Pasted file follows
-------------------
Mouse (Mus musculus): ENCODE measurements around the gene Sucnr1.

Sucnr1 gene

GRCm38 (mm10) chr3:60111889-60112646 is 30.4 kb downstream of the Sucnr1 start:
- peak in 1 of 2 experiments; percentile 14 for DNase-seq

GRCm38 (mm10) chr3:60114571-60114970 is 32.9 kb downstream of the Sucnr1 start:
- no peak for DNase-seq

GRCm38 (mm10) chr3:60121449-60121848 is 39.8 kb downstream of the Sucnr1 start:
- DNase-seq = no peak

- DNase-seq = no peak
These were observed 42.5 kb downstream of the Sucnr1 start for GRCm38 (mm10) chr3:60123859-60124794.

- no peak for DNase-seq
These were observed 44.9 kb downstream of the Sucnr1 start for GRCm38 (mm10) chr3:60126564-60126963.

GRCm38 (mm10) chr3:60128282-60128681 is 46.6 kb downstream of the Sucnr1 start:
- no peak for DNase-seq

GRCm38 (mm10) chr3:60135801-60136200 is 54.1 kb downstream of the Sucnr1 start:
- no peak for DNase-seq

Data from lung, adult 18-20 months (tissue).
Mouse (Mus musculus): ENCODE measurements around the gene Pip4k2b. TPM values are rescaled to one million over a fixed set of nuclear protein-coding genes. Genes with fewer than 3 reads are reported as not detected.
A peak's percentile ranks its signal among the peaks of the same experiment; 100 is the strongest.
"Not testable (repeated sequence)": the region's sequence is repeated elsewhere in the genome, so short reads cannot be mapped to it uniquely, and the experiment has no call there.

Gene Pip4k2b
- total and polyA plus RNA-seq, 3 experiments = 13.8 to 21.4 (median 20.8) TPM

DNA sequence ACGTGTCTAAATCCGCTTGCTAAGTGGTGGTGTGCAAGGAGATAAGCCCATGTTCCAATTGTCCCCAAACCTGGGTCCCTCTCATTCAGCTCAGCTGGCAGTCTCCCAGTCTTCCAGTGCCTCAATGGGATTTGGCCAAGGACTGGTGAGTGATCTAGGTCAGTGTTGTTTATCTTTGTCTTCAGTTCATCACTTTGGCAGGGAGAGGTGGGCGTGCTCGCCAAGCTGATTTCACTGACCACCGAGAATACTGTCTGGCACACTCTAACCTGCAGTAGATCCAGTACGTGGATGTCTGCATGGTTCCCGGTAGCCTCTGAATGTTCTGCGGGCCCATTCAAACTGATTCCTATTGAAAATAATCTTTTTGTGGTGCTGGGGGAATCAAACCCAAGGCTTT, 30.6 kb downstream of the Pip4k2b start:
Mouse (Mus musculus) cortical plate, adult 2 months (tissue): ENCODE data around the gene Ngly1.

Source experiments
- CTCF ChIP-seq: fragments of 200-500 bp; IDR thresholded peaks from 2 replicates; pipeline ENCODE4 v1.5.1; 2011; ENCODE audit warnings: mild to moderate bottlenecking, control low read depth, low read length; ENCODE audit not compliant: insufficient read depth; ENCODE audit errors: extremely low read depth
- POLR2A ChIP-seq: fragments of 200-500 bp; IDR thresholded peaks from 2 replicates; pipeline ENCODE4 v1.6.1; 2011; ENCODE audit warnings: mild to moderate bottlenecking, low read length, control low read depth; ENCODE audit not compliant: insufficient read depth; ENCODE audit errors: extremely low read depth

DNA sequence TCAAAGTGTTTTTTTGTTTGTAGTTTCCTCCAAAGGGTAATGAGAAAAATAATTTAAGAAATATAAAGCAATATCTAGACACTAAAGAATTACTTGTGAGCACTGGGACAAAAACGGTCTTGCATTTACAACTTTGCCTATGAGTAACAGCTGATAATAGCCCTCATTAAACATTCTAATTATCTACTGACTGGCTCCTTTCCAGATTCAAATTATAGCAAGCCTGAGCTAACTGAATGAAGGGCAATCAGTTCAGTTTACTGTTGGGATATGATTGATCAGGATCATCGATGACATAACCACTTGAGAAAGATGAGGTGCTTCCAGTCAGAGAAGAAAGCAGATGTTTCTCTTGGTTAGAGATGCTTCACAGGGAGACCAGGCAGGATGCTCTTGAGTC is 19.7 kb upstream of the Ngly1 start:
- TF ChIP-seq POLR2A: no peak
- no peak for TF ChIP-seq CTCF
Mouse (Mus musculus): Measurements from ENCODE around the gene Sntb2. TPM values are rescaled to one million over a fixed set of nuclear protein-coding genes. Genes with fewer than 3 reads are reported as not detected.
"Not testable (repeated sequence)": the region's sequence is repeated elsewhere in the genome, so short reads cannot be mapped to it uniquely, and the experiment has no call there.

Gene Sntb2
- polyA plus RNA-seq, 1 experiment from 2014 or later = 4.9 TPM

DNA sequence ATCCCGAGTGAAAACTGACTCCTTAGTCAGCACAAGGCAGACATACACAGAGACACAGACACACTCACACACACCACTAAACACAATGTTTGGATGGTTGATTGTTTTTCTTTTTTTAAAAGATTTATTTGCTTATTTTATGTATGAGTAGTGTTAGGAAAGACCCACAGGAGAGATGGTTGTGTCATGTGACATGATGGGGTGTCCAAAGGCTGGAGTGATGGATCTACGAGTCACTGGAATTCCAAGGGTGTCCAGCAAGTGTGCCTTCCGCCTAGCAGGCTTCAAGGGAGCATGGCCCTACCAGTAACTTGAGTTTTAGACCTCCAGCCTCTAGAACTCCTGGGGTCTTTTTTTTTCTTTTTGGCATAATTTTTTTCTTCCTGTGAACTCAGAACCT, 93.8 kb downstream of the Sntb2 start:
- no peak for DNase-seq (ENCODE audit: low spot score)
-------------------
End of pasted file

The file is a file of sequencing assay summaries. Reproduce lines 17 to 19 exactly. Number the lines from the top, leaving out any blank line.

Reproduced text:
Data from lung, adult 18-20 months (tissue).
Mouse (Mus musculus): ENCODE measurements around the gene Pip4k2b. TPM values are rescaled to one million over a fixed set of nuclear protein-coding genes. Genes with fewer than 3 reads are reported as not detected.
A peak's percentile ranks its signal among the peaks of the same experiment; 100 is the strongest.